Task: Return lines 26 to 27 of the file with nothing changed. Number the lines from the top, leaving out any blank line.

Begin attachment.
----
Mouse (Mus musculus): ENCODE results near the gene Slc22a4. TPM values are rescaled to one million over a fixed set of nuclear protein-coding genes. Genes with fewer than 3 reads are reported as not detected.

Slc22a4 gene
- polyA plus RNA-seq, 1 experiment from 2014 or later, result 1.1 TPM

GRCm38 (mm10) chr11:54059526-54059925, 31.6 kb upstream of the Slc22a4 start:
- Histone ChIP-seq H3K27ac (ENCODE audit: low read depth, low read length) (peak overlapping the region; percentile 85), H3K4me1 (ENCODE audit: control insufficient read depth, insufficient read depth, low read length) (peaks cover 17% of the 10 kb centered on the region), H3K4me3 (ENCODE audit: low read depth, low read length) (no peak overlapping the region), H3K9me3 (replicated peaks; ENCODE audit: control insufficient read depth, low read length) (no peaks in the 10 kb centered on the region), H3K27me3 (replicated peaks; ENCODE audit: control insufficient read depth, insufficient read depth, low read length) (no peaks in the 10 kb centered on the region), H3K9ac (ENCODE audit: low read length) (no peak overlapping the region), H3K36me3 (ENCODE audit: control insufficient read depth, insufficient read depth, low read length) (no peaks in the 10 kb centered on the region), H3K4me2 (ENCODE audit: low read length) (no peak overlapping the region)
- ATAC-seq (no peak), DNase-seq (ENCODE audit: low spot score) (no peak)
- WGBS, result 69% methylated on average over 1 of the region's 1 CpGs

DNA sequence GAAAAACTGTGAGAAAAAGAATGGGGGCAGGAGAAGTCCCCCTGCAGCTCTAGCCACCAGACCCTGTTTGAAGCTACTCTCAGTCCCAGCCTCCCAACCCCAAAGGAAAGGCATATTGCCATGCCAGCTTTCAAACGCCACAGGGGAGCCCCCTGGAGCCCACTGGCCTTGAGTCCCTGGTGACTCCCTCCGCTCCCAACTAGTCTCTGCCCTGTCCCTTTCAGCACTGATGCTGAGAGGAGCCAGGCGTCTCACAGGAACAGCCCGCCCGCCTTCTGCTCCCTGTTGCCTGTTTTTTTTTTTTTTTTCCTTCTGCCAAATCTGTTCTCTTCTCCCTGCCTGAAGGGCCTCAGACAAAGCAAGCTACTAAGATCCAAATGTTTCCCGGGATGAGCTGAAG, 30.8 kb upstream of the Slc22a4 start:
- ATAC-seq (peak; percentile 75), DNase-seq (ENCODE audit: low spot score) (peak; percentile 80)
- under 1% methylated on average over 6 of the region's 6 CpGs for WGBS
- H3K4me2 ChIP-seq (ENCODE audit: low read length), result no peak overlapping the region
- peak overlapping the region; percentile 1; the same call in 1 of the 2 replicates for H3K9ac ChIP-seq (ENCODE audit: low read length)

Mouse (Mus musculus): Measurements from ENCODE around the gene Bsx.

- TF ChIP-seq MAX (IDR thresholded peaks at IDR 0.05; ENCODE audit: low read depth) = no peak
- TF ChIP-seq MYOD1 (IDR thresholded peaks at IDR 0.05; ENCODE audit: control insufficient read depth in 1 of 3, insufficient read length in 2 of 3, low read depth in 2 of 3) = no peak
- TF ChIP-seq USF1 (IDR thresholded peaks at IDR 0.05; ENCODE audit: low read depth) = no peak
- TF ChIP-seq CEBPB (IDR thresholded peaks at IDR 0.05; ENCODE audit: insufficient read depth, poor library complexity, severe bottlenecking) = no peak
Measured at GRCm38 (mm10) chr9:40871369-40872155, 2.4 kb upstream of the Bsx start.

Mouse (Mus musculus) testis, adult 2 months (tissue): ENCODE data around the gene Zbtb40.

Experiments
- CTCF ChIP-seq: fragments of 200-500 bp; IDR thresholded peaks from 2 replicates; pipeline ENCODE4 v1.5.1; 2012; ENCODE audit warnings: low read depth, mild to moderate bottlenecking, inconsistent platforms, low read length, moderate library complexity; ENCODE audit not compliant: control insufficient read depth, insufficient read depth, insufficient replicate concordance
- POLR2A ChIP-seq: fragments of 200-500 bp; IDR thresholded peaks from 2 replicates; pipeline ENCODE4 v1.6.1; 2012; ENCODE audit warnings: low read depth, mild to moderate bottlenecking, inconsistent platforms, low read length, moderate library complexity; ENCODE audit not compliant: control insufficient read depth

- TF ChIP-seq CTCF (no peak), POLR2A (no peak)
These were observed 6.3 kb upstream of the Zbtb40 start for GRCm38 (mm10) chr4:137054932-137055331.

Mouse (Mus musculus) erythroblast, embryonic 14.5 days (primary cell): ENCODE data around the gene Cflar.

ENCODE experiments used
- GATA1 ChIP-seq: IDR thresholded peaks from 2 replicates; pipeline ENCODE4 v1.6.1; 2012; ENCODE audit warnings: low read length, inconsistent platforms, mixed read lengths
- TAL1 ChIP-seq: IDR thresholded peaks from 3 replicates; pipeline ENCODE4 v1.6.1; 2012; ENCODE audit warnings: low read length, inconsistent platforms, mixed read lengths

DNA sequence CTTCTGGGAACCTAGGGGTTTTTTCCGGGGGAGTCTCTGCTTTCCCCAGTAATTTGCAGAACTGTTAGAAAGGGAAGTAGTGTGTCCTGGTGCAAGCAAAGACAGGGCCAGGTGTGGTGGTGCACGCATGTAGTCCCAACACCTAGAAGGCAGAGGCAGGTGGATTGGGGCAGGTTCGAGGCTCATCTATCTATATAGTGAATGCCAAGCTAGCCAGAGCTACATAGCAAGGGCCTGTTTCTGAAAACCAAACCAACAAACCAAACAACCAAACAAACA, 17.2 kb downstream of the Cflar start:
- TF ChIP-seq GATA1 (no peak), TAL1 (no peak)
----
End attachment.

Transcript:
ENCODE experiments used
- GATA1 ChIP-seq: IDR thresholded peaks from 2 replicates; pipeline ENCODE4 v1.6.1; 2012; ENCODE audit warnings: low read length, inconsistent platforms, mixed read lengths